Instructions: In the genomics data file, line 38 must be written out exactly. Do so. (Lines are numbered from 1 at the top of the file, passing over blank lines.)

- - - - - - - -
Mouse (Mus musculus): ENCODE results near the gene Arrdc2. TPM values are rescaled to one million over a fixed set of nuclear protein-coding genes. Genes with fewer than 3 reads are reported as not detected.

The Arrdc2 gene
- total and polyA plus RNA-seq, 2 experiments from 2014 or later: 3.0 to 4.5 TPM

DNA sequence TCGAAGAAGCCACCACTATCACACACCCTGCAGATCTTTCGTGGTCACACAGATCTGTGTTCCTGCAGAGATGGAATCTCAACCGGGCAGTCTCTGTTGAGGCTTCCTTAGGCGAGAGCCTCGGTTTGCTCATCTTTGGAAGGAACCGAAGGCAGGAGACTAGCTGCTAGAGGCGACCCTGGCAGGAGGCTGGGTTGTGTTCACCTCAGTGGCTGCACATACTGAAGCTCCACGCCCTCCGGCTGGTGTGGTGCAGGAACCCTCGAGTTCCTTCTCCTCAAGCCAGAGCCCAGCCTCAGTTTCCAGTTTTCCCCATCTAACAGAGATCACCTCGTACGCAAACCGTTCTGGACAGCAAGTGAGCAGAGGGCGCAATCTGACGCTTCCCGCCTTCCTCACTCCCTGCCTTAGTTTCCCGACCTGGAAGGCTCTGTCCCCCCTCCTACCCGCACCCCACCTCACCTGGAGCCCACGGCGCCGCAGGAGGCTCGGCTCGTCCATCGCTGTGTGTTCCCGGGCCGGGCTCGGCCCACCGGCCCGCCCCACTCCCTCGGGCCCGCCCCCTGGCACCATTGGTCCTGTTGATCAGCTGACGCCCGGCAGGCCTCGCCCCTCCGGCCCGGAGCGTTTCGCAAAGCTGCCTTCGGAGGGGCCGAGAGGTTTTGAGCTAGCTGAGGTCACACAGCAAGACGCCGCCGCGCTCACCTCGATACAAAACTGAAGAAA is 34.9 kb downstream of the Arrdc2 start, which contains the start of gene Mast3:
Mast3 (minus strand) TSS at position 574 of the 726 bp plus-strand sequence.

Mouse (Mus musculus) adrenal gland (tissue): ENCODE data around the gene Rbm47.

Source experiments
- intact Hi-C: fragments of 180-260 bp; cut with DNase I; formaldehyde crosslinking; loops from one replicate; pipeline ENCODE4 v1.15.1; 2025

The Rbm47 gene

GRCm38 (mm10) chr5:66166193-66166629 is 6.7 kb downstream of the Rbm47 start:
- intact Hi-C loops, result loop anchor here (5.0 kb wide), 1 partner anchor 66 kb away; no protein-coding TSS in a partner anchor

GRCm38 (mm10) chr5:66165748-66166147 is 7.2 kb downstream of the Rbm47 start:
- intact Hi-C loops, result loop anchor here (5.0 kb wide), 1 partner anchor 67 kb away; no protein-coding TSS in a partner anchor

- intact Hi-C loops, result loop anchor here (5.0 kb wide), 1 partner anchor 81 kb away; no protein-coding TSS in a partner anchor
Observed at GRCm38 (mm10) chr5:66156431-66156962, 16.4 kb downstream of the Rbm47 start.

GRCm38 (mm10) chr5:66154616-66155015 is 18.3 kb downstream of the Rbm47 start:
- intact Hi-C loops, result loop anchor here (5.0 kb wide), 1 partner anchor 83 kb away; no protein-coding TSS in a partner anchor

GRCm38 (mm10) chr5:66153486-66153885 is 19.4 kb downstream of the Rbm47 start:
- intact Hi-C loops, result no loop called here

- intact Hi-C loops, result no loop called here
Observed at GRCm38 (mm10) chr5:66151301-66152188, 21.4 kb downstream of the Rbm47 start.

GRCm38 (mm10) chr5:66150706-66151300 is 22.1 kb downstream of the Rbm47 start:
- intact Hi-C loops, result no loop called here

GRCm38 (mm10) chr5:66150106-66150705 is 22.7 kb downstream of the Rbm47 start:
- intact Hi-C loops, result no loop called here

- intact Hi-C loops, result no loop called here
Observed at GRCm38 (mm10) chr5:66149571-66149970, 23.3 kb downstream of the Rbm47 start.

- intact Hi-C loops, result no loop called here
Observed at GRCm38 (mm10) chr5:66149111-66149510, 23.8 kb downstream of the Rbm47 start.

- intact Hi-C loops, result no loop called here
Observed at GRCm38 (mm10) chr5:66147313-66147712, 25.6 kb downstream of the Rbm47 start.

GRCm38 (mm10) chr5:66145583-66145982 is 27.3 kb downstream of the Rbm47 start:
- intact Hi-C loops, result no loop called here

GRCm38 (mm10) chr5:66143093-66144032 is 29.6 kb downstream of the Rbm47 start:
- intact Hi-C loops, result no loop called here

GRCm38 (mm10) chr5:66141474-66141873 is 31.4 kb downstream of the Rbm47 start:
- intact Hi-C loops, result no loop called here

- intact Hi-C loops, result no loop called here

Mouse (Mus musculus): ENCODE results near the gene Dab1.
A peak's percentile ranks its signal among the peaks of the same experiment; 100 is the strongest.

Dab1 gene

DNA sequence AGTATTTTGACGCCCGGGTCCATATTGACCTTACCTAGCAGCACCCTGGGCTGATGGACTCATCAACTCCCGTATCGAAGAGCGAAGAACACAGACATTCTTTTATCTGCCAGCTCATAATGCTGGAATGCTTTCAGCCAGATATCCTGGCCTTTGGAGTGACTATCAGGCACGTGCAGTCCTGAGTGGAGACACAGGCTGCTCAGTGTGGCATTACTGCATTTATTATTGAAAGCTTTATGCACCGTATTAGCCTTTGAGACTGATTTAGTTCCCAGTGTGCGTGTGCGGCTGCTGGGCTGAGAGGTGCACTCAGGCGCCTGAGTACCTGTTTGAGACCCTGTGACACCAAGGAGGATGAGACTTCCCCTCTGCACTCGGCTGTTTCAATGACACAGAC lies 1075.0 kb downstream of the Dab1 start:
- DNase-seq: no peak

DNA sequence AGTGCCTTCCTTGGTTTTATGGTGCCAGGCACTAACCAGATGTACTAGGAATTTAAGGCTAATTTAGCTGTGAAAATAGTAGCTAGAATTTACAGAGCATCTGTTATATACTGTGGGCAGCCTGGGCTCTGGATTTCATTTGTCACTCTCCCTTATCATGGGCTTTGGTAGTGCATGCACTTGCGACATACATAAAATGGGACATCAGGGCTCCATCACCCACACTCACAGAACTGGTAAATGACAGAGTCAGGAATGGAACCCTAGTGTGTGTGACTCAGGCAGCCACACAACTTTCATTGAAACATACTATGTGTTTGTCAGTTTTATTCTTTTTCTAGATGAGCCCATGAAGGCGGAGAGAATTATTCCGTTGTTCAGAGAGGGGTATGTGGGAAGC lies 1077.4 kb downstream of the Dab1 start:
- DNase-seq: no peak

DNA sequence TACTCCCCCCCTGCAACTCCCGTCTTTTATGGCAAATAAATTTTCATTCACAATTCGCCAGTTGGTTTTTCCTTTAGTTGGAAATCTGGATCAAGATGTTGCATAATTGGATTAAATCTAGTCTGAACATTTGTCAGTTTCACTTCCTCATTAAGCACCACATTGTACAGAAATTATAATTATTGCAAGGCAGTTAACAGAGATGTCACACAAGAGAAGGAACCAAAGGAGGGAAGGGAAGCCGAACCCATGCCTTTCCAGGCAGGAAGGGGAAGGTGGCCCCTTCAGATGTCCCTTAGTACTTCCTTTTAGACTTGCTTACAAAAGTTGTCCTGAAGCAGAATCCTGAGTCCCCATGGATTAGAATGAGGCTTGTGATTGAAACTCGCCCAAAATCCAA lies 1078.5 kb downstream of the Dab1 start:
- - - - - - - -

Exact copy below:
- intact Hi-C loops, result no loop called here